Facebook Pixel

Learning About Calcium

Rate This

Of the calcium, 99% is stored in the bones with the balance being stored in the body fluids. In the bones, it not only acts to maintain a strong skeletal structure but also serves as attachment points for the tendons of the muscles. The calcium in the body fluids circulates as iodized calcium which helps to regulate muscle contraction, blood clotting, transmission of nerve impulses, the secretion of hormones and the activation of some enzyme reactions.

Calcium by itself cannot be absorbed by the body. It needs other nutrients to enable that to happen. Those nutrients include magnesium, phosphorus, vitamins A, C and D. An example of this is magnesium. Magnesium stimulates the production of a hormone called calcitonin. This hormone is what keeps the calcium in the bones and out of the soft tissue. It is believed that many forms of arthritis are due to an increase of calcium in the body fluids and a lack of calcium in the bones[i]. Another example is the need for Vitamin D. Typically we absorb about 25% of the calcium we ingest. Vitamin D helps to make the calcium-binding protein which is needed in order for us to absorb that 25%. So as you can see, it is a bit more complex than we think.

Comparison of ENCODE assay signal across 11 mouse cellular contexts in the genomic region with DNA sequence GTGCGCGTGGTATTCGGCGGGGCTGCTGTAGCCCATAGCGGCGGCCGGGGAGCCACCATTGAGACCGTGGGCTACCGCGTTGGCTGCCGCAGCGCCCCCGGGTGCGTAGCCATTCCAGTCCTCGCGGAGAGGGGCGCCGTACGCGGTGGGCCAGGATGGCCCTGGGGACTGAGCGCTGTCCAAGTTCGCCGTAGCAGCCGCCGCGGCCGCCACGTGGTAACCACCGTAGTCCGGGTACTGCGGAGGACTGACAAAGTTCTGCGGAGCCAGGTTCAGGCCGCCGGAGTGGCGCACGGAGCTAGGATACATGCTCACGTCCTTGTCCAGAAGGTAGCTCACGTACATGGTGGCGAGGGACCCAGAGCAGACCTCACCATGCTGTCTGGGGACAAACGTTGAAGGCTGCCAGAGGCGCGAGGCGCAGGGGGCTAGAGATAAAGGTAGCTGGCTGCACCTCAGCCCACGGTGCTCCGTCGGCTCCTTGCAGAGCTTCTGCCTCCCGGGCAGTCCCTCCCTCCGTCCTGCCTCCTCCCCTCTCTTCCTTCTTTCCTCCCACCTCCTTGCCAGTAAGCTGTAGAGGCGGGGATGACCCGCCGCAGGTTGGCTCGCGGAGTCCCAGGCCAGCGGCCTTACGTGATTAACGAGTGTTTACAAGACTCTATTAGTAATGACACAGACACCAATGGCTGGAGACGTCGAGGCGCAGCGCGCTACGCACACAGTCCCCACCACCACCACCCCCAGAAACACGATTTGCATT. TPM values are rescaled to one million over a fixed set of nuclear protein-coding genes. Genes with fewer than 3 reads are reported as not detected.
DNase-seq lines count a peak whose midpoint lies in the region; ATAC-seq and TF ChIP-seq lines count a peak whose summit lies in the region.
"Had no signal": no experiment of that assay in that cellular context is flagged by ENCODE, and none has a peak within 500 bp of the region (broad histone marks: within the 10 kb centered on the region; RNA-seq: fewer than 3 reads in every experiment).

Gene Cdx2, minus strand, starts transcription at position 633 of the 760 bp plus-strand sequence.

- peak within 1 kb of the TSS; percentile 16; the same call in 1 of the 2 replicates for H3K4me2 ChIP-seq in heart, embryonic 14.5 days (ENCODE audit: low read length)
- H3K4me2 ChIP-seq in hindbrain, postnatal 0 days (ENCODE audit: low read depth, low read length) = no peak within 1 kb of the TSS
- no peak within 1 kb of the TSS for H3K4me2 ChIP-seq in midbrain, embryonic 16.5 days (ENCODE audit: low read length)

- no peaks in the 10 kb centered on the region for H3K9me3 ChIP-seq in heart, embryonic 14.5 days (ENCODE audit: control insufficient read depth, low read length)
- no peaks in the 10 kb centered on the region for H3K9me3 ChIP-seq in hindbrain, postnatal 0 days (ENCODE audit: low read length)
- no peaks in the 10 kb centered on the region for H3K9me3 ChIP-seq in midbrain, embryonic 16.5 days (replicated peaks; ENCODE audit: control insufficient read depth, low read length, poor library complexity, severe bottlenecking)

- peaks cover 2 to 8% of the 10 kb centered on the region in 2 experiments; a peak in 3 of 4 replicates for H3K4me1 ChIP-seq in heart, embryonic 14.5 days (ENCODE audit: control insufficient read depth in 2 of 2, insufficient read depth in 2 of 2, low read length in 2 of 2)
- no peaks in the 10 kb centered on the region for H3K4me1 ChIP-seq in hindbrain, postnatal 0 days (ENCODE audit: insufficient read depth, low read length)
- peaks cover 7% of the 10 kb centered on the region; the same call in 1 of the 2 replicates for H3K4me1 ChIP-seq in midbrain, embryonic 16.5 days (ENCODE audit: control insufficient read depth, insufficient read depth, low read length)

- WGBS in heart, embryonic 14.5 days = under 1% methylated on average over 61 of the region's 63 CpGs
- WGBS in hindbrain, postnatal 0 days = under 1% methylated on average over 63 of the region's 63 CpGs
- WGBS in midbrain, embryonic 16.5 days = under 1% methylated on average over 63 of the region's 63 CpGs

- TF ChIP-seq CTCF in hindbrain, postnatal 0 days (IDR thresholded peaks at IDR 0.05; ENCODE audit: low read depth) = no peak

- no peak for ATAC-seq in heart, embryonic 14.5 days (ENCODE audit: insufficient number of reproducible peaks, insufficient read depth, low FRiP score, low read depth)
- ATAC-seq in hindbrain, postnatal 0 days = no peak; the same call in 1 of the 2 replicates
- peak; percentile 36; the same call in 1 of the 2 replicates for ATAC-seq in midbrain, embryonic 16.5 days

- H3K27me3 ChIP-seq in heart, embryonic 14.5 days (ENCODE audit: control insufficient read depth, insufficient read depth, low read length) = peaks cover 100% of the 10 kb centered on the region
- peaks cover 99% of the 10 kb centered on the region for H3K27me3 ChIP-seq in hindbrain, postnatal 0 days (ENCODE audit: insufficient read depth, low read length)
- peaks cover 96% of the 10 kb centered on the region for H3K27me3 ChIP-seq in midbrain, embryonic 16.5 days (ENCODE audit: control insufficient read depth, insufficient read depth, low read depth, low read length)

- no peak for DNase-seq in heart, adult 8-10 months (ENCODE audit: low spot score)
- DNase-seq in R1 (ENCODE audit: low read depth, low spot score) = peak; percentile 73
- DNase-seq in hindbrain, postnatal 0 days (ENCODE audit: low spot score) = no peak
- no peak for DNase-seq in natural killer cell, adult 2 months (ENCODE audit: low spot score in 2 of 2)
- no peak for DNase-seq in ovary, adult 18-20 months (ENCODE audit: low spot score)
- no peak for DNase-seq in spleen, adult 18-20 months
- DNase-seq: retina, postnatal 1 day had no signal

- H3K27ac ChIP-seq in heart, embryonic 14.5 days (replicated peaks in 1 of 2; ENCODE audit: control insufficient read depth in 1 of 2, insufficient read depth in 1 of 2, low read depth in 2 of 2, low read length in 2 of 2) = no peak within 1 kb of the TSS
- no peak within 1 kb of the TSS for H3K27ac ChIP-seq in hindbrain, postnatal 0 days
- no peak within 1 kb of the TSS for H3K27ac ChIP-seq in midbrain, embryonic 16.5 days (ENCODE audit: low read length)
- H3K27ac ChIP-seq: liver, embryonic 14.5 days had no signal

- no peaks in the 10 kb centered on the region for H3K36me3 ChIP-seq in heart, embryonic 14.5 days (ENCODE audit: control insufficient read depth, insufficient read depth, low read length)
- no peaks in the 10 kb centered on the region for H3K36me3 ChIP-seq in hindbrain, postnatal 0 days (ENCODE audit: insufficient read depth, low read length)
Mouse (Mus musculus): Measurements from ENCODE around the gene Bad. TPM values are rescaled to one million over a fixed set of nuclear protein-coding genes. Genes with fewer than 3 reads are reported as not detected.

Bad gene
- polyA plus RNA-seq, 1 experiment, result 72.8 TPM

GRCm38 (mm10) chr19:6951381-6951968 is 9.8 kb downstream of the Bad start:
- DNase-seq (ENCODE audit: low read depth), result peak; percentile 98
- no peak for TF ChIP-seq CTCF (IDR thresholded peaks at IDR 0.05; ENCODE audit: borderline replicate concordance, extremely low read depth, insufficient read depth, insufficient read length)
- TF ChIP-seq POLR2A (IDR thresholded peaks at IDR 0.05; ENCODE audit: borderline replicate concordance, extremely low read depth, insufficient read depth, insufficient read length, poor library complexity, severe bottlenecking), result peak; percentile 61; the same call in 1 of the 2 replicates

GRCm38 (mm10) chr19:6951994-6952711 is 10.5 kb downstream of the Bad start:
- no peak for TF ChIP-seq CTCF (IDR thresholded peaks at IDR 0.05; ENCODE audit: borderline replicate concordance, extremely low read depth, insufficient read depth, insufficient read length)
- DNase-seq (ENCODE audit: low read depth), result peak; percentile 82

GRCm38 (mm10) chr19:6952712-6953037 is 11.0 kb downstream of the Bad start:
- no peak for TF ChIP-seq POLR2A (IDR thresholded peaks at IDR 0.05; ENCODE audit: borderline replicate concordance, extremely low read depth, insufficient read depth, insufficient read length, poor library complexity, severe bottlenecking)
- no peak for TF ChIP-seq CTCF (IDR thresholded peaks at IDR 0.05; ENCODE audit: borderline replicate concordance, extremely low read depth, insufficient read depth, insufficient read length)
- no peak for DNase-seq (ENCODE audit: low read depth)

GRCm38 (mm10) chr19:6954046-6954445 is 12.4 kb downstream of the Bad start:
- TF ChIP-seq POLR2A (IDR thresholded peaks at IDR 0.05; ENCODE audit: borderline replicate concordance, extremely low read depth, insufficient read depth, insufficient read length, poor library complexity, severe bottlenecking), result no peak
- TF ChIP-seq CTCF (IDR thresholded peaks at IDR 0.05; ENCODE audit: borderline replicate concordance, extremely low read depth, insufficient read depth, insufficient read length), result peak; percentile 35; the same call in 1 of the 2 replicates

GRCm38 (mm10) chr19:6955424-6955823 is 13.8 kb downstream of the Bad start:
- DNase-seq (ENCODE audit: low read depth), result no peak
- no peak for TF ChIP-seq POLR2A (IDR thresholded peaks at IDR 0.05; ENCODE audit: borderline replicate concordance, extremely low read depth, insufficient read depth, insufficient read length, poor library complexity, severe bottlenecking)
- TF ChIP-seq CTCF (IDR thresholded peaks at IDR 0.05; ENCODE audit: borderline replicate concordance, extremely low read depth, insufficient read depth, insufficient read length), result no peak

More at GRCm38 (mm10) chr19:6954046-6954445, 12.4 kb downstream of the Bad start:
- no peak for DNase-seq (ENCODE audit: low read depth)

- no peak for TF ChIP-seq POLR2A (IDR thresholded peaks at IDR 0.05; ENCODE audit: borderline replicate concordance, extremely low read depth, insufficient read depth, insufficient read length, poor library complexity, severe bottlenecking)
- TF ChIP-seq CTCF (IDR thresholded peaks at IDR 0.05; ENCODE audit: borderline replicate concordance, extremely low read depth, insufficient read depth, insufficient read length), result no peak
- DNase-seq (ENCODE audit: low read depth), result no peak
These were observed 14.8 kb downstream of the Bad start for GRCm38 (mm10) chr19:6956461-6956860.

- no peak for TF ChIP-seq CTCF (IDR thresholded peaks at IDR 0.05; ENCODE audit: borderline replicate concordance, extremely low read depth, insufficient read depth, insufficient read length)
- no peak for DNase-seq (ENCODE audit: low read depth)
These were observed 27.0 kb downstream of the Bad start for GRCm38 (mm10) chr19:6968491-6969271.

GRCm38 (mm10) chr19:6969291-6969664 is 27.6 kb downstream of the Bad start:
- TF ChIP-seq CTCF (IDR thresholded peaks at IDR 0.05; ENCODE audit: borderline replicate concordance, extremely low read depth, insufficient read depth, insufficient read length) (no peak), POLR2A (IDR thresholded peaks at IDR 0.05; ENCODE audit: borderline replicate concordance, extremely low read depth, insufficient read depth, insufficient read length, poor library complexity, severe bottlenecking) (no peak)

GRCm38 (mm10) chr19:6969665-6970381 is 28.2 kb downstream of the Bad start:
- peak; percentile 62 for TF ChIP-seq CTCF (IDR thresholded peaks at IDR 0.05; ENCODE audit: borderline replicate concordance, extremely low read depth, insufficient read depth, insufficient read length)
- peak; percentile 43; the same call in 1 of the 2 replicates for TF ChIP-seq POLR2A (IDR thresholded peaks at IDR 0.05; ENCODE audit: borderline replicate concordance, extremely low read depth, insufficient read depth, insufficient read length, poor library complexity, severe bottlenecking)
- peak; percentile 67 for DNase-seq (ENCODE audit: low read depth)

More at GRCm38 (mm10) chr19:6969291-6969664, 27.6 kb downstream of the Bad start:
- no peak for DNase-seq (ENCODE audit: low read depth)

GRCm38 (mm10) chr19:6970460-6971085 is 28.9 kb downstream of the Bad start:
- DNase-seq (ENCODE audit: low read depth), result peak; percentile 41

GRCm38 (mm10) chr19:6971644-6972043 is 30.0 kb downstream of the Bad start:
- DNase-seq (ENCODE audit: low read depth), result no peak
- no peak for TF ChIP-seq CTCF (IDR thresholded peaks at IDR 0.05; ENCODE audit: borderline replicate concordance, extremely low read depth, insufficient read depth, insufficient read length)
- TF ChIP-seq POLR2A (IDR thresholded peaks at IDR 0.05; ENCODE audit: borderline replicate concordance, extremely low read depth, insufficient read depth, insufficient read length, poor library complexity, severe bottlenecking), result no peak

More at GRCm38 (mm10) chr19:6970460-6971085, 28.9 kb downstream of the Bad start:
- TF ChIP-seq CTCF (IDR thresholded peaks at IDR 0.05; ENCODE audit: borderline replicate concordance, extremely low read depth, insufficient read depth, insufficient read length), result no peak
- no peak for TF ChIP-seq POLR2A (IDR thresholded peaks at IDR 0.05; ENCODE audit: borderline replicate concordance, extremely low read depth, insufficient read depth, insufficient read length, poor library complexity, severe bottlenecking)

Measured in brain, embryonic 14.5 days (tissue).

To take this a step further, the 1% of calcium in the body fluids always remains the same. If we are not consuming enough calcium through our diet, the body will actually take the calcium out of the bones to maintain that appropriate level in the fluids. This process is silent, meaning we might actually not know this is happening. Unfortunately as we age however, this can show up as osteoporosis.

With all of this said, it is important to make sure we are getting an adequate amount of calcium and its carriers in our diet. The average adult should consume between 1,000 – 1,200 milligrams of calcium daily[ii]. This may sound like a lot but it really isn’t! Let us take a look at what foods actually contain high amounts of calcium.

Of course the dairy industry wants you to believe that their source of calcium is the best. Although cheese and milk do contain a high amount of calcium, often people are intolerant to dairy. This can be due to being lactose intolerant, a deficiency in the enzyme that breaks down the lactose in the milk, or because high dairy diets can cause some people to be heavily congested after consuming them.